Edgar is not aligned with Carter or Kennedy, but says that the Massachusetts senator "can only go down" in the polls. He also is fighting plans by the federal government to move over 400 jobs from the Defense Contract Administration Service from Philadelphia to Marietta, Georgia.

In other "hot button" social legislation, a welfare reform proposal to create demonstration programs, using block grants to the states and allowing greater local flexibility, fails, 200 to 205. A bill setting a national minimum benefit, requiring states to cover unemployed two family households with children, and reducing administrative costs, passes by 38 votes. Edgar votes against the first bill and in favor of the second.

The unfolding hostage crisis in Iran gives Carter a needed boost in popularity, as the nation rallies around its leadership. Massachusetts Senator Edward M. Kennedy and California Governor Edmund Brown, Jr. formally enter the race for the Democratic nomination, challenging Carter. Meanwhile, Senate Minority Leader Howard Baker and former California Governor Ronald Reagan enter the fray on the G.O.P. side.
Regarding the American hostages, Edgar states: "Let me emphasize that it is counterproductive to make inflammatory, belligerent remarks at this sensitive time." Edgar says he will urge Carter to break diplomatic relations with Iran once the hostages are returned.


Edgar begins his campaign for a fourth term by attending a fundraiser in Middletown, with guest speaker Representative Morris Udall of Arizona. At several other meetings held, the major topics are energy, inflation and the hostage crisis in Iran. "Regardless of how you feel about the Shah or Iran, all over the world we have embassies and American citizens who could be held hostage for one thing or another," states Edgar. "Many congressmen are determined to do something but are not sure how to respond."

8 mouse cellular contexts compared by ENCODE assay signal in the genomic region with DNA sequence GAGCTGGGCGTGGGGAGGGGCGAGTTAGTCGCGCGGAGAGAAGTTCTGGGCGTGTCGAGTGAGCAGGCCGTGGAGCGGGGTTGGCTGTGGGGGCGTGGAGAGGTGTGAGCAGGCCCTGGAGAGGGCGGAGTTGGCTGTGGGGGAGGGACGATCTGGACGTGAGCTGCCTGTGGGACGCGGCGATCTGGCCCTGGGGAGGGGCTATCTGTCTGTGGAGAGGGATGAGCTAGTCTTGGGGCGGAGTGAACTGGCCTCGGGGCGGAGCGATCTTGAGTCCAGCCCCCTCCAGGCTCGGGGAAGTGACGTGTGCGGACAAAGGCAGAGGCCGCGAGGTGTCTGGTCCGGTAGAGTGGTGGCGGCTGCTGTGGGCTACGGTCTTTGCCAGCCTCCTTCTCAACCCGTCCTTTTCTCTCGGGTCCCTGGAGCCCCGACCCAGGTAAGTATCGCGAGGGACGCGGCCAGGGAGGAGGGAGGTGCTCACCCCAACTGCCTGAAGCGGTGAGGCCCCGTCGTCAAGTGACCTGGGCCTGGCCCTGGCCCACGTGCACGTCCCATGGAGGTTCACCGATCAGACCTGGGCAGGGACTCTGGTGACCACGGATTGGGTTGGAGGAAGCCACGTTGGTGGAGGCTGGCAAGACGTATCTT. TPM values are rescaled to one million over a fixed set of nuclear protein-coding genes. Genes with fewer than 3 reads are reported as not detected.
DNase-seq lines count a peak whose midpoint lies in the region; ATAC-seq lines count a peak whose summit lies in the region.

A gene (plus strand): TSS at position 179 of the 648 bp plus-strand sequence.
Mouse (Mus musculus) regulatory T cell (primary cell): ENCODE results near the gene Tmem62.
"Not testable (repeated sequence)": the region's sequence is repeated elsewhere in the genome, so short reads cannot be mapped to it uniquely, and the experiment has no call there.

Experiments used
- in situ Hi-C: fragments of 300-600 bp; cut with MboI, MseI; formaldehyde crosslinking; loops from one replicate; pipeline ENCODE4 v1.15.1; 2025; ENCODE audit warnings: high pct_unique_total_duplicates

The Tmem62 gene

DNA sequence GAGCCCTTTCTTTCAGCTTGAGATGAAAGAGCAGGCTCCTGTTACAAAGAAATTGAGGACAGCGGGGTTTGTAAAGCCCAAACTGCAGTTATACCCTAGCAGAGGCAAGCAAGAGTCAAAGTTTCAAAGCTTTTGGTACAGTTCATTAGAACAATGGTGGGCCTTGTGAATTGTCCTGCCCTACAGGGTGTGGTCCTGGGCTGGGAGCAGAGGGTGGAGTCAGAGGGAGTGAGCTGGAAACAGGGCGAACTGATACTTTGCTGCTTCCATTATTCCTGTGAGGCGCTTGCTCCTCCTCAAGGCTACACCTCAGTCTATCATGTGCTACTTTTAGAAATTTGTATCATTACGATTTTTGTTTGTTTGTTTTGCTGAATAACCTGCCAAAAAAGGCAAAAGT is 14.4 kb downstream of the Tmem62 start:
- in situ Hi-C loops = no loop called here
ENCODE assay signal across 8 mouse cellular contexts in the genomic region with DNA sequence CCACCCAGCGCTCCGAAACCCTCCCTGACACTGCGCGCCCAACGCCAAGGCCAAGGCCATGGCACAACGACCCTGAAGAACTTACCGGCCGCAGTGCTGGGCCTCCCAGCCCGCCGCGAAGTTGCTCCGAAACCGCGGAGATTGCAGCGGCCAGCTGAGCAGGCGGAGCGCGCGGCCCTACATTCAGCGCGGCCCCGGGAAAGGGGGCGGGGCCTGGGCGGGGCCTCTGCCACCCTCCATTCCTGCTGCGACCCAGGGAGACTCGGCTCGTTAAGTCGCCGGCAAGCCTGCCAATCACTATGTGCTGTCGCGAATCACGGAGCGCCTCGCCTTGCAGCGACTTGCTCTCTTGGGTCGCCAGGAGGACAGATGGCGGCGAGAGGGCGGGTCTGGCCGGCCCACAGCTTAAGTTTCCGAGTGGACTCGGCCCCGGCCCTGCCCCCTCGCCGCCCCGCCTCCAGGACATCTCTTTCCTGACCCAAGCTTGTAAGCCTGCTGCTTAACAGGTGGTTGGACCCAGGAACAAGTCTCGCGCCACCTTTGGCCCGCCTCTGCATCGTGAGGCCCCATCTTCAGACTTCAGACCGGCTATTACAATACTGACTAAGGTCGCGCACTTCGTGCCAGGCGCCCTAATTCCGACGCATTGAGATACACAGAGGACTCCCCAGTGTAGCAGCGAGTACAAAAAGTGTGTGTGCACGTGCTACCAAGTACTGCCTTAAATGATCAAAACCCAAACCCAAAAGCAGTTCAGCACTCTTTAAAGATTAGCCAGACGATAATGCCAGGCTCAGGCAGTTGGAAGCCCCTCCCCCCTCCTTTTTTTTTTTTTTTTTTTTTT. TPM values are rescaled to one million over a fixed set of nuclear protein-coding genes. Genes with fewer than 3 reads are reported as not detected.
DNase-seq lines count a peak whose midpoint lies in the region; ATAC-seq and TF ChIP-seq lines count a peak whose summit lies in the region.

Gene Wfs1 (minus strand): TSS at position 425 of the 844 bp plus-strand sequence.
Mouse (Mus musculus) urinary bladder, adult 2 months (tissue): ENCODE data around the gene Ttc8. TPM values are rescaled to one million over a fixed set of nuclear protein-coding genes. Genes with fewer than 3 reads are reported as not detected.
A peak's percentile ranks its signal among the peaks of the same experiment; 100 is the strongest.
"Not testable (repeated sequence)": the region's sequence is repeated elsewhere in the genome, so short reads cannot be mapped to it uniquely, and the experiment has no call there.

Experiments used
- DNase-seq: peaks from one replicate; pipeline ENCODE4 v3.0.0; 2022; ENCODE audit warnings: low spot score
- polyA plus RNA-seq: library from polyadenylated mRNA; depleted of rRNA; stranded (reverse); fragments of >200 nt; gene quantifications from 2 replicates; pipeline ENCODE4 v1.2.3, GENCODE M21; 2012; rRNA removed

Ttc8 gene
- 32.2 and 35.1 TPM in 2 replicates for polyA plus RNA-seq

After several votes are taken, the House fails to resolve the issue of setting a national holiday in honor of Martin Luther King. In its last piece of major legislation, during this long session, the Crysler loan guarantee program, backed by the administration, finally passes, 271 to 136. Edgar votes for this bill, which provides $1.5 billion in federal loan guarantees to the ailing corporate giant, on the condition that there are $500 million in wage and salary concessions by both blue and white collar employees.

Kennedy, in a television interview, criticizes the deposed Shah of Iran, and opponents charge that the Senator's remarks could possibly endanger the hostages held by the Iranian militants. Nine days later, a Gallup poll shows Carter now leading Kennedy among Democrats, 48% to 40%. Carter calls for increasing the military budget 4.5% a year for the next five years, in light of the Iranian crisis and increased Soviet military spending.

1980 - Another Incumbent President is Challenged & the Pendulum Swings Back to the Right